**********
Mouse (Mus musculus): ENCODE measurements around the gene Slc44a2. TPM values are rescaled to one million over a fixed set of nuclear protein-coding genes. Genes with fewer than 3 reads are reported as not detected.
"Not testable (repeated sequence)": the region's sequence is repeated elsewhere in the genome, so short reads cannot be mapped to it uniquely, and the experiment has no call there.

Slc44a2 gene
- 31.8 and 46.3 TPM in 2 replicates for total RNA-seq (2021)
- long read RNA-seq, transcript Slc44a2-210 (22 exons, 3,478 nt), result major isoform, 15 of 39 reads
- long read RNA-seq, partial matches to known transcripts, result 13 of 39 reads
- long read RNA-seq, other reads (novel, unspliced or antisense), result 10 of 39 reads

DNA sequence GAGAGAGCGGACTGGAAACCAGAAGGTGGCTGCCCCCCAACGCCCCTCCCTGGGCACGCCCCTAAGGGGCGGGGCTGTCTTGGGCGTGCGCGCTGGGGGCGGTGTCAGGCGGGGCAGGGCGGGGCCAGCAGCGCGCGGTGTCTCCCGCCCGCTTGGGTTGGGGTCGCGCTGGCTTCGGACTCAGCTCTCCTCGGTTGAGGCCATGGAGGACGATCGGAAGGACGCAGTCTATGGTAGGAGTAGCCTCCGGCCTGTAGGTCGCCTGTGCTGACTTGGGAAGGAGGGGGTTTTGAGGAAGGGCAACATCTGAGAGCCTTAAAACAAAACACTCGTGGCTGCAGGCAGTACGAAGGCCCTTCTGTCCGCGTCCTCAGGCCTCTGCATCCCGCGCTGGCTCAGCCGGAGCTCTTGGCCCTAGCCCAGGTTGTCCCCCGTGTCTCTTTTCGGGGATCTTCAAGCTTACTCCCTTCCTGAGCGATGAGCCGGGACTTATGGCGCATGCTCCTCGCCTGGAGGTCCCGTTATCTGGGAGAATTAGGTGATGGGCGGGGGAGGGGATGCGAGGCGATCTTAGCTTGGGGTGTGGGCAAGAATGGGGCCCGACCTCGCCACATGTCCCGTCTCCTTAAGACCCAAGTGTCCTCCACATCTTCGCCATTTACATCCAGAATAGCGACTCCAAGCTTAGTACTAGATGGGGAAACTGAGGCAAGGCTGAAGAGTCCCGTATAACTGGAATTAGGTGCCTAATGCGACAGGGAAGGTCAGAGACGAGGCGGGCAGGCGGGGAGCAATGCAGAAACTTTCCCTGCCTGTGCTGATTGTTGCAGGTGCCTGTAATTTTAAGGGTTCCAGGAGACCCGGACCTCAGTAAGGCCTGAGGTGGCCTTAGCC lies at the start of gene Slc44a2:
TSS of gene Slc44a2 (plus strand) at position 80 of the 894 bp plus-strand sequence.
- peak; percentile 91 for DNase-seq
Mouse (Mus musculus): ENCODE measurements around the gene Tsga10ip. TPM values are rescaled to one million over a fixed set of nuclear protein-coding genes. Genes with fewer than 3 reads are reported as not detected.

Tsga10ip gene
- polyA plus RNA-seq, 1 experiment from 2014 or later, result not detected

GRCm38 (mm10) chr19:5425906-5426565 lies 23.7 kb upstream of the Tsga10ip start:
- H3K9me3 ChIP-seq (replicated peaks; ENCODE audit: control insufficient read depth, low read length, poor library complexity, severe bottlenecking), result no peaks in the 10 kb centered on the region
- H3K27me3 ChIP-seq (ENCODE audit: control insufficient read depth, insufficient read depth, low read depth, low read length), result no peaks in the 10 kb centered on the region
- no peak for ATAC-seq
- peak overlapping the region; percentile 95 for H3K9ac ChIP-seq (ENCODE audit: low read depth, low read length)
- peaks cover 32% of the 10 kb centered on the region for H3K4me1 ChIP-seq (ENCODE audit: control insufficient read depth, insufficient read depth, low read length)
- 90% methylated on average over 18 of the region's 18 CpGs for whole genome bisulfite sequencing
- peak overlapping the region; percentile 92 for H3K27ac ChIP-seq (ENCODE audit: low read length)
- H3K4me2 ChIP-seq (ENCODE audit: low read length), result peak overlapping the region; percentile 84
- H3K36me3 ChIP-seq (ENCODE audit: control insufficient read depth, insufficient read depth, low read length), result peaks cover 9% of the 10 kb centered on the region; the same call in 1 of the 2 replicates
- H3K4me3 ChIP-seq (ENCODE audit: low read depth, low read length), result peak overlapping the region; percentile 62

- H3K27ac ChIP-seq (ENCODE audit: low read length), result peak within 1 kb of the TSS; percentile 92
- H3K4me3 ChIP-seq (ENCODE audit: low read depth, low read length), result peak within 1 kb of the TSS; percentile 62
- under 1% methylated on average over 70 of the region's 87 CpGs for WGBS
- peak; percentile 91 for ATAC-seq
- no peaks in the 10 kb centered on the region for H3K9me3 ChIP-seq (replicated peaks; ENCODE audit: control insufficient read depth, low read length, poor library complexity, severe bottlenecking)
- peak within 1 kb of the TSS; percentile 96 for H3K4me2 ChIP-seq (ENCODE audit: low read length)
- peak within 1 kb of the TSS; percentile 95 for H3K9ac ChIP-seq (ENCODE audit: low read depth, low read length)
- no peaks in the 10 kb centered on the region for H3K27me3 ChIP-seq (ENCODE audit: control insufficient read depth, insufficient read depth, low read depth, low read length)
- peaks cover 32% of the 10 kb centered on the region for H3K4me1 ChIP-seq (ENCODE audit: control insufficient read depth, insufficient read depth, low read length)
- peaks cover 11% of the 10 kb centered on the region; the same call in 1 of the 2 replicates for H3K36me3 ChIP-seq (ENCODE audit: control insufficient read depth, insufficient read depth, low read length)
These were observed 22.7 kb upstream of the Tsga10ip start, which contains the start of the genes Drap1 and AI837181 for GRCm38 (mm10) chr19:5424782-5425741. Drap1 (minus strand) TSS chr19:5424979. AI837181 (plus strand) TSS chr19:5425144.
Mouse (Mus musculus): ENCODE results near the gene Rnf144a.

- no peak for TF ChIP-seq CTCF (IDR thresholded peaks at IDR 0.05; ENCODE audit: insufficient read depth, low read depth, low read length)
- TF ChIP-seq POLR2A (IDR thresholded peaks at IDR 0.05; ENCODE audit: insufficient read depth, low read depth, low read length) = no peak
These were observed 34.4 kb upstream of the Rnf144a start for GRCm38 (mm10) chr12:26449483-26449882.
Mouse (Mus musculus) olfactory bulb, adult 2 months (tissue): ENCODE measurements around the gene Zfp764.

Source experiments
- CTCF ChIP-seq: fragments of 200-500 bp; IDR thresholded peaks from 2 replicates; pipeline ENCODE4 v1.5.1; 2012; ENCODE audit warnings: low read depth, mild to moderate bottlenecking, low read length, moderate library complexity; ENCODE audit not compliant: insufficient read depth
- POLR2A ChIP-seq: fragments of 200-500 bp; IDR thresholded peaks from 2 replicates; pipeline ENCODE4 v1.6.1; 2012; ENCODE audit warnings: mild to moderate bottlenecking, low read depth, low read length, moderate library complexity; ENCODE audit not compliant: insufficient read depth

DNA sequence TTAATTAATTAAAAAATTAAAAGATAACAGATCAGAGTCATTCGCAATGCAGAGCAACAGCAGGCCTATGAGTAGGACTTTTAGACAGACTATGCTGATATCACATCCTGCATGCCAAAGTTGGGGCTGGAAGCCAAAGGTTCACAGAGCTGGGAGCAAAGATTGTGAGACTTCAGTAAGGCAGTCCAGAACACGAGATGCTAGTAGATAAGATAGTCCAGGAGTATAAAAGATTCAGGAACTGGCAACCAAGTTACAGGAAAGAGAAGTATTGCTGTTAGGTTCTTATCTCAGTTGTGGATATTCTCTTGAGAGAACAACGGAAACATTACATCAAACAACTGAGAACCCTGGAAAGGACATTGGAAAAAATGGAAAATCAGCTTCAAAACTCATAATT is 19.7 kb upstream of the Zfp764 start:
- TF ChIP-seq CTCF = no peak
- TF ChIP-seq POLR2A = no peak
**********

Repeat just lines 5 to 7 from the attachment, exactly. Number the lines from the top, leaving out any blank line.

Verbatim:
- long read RNA-seq, transcript Slc44a2-210 (22 exons, 3,478 nt), result major isoform, 15 of 39 reads
- long read RNA-seq, partial matches to known transcripts, result 13 of 39 reads
- long read RNA-seq, other reads (novel, unspliced or antisense), result 10 of 39 reads